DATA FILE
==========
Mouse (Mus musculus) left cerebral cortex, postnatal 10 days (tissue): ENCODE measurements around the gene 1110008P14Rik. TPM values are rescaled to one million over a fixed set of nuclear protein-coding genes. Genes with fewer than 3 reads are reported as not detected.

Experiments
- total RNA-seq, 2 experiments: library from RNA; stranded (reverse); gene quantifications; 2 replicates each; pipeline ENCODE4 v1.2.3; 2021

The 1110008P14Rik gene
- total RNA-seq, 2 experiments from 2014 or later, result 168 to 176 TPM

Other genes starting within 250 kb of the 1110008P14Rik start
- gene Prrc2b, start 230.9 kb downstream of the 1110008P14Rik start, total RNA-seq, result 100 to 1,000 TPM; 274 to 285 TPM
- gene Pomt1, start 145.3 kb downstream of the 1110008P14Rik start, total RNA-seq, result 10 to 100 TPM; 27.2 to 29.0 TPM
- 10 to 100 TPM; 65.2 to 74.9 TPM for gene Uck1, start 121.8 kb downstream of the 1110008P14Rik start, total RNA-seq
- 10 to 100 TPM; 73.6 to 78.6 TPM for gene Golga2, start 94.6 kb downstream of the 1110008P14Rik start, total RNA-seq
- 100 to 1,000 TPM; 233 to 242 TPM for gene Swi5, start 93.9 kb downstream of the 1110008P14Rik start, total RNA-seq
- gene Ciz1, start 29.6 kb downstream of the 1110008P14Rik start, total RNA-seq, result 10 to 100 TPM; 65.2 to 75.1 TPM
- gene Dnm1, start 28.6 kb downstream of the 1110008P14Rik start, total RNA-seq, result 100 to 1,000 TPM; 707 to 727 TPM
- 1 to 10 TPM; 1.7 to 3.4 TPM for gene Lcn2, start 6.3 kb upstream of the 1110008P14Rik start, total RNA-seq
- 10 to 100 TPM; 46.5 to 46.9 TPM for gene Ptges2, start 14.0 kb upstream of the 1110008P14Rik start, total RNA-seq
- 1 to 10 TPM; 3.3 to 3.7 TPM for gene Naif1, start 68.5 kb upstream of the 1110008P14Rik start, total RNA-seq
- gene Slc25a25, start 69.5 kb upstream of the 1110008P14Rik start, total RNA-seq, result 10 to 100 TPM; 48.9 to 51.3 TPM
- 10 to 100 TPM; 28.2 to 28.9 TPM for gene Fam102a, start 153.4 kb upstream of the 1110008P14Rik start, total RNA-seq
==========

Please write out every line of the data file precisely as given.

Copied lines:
Mouse (Mus musculus) left cerebral cortex, postnatal 10 days (tissue): ENCODE measurements around the gene 1110008P14Rik. TPM values are rescaled to one million over a fixed set of nuclear protein-coding genes. Genes with fewer than 3 reads are reported as not detected.

Experiments
- total RNA-seq, 2 experiments: library from RNA; stranded (reverse); gene quantifications; 2 replicates each; pipeline ENCODE4 v1.2.3; 2021

The 1110008P14Rik gene
- total RNA-seq, 2 experiments from 2014 or later, result 168 to 176 TPM

Other genes starting within 250 kb of the 1110008P14Rik start
- gene Prrc2b, start 230.9 kb downstream of the 1110008P14Rik start, total RNA-seq, result 100 to 1,000 TPM; 274 to 285 TPM
- gene Pomt1, start 145.3 kb downstream of the 1110008P14Rik start, total RNA-seq, result 10 to 100 TPM; 27.2 to 29.0 TPM
- 10 to 100 TPM; 65.2 to 74.9 TPM for gene Uck1, start 121.8 kb downstream of the 1110008P14Rik start, total RNA-seq
- 10 to 100 TPM; 73.6 to 78.6 TPM for gene Golga2, start 94.6 kb downstream of the 1110008P14Rik start, total RNA-seq
- 100 to 1,000 TPM; 233 to 242 TPM for gene Swi5, start 93.9 kb downstream of the 1110008P14Rik start, total RNA-seq
- gene Ciz1, start 29.6 kb downstream of the 1110008P14Rik start, total RNA-seq, result 10 to 100 TPM; 65.2 to 75.1 TPM
- gene Dnm1, start 28.6 kb downstream of the 1110008P14Rik start, total RNA-seq, result 100 to 1,000 TPM; 707 to 727 TPM
- 1 to 10 TPM; 1.7 to 3.4 TPM for gene Lcn2, start 6.3 kb upstream of the 1110008P14Rik start, total RNA-seq
- 10 to 100 TPM; 46.5 to 46.9 TPM for gene Ptges2, start 14.0 kb upstream of the 1110008P14Rik start, total RNA-seq
- 1 to 10 TPM; 3.3 to 3.7 TPM for gene Naif1, start 68.5 kb upstream of the 1110008P14Rik start, total RNA-seq
- gene Slc25a25, start 69.5 kb upstream of the 1110008P14Rik start, total RNA-seq, result 10 to 100 TPM; 48.9 to 51.3 TPM
- 10 to 100 TPM; 28.2 to 28.9 TPM for gene Fam102a, start 153.4 kb upstream of the 1110008P14Rik start, total RNA-seq